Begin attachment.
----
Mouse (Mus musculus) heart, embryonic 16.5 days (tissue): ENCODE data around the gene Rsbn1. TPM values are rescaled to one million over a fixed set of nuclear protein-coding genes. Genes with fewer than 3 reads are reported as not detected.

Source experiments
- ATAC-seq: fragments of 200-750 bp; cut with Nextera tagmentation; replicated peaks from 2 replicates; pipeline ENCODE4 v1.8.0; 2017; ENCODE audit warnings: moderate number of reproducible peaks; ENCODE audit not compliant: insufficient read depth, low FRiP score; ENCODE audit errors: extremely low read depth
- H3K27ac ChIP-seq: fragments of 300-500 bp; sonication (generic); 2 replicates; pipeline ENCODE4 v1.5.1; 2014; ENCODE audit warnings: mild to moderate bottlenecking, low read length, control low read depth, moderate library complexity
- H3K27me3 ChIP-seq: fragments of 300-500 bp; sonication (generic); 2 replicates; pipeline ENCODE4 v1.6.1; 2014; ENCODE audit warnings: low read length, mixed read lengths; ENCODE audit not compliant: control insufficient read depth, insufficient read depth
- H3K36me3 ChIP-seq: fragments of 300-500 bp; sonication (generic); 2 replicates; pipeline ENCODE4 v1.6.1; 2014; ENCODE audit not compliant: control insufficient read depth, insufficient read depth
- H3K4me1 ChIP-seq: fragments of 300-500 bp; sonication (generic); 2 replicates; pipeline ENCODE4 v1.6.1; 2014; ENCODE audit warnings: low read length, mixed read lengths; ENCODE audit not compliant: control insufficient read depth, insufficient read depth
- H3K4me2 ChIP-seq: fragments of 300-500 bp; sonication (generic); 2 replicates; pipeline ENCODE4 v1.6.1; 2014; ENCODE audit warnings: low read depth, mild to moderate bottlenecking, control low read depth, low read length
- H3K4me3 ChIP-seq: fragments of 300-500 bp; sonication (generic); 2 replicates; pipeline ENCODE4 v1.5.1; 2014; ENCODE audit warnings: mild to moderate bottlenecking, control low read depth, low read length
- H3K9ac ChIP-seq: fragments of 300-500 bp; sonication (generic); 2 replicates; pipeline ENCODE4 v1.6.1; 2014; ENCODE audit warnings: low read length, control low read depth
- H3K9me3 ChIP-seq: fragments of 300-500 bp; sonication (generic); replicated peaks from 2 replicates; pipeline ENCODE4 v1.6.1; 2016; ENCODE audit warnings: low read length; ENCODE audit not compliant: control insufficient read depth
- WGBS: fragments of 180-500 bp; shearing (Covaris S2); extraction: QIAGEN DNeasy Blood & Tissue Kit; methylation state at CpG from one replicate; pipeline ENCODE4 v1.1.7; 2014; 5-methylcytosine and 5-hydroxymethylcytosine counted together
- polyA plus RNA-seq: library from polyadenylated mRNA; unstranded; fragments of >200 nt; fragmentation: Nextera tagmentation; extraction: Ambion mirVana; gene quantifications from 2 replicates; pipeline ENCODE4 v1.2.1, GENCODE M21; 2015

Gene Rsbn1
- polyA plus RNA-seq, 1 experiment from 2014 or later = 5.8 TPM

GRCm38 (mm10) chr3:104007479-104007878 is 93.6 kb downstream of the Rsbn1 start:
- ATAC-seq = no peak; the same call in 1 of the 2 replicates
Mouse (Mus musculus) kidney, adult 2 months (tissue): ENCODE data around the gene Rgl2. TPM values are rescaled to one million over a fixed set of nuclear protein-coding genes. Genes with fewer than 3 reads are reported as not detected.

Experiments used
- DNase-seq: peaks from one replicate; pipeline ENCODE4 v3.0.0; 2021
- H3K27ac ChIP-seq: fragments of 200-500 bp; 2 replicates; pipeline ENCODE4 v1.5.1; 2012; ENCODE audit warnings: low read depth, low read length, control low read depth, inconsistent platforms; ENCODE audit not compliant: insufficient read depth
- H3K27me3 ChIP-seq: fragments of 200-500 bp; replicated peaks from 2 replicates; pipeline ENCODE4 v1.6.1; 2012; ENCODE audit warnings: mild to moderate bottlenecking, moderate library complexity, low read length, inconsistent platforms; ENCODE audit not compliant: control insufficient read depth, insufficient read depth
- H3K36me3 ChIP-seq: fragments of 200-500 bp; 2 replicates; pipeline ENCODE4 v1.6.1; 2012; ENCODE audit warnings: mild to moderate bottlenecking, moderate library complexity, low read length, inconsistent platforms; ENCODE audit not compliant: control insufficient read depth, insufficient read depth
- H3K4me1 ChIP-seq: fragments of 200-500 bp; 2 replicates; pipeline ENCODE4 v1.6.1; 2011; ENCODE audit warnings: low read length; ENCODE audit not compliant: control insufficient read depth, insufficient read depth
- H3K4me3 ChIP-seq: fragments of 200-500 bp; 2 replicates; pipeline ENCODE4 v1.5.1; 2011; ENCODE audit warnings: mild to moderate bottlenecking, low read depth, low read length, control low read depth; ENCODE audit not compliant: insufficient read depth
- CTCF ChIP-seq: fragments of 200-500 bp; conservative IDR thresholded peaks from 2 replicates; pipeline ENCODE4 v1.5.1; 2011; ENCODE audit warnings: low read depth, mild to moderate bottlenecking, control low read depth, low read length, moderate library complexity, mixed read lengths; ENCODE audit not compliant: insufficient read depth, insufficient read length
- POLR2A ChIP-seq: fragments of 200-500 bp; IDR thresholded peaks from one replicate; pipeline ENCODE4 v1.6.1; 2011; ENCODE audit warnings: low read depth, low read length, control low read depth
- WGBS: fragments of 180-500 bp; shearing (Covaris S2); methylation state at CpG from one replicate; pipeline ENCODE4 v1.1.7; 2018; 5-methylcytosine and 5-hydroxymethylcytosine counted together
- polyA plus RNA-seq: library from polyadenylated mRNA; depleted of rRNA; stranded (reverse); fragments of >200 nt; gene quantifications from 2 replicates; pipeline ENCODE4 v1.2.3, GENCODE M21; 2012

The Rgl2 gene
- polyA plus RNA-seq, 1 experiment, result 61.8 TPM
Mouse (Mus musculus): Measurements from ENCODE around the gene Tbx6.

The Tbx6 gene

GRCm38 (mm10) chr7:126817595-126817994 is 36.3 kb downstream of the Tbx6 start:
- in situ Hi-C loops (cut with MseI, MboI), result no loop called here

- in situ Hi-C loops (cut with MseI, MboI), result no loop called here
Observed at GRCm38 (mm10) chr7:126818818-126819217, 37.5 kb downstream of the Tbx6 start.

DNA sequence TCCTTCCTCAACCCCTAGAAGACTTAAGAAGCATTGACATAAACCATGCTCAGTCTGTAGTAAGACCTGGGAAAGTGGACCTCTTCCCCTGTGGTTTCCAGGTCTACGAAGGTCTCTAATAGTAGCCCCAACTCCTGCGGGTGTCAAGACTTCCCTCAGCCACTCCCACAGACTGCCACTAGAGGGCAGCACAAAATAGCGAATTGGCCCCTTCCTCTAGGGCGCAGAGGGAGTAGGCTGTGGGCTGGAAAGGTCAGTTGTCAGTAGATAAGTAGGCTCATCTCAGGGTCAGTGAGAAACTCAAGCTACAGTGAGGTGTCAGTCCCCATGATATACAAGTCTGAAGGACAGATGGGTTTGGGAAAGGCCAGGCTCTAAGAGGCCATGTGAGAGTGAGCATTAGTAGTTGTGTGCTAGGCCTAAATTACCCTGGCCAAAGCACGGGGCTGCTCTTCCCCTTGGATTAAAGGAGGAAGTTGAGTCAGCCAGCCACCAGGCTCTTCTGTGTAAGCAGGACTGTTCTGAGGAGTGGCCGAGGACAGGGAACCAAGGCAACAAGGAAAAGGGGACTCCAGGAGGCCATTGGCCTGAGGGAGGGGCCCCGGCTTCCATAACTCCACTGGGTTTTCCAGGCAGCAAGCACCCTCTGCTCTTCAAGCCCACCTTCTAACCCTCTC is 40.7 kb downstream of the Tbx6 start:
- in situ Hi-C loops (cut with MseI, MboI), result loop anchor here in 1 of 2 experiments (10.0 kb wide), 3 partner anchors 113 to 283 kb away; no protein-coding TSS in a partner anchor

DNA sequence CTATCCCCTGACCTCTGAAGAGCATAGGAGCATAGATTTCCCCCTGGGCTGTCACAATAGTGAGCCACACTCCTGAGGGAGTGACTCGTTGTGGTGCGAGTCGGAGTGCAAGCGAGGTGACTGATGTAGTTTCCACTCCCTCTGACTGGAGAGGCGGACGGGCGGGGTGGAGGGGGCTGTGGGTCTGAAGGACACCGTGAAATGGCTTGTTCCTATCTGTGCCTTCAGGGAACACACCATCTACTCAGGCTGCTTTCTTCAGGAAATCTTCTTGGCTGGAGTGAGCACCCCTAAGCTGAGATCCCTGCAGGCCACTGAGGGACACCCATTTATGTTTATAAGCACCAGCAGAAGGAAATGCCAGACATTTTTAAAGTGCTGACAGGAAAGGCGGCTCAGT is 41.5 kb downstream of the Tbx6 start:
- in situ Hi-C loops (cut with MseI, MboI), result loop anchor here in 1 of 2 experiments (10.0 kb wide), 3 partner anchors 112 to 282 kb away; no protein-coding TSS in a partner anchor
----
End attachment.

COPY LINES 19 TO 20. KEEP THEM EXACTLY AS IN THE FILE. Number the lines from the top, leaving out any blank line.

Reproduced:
Experiments used
- DNase-seq: peaks from one replicate; pipeline ENCODE4 v3.0.0; 2021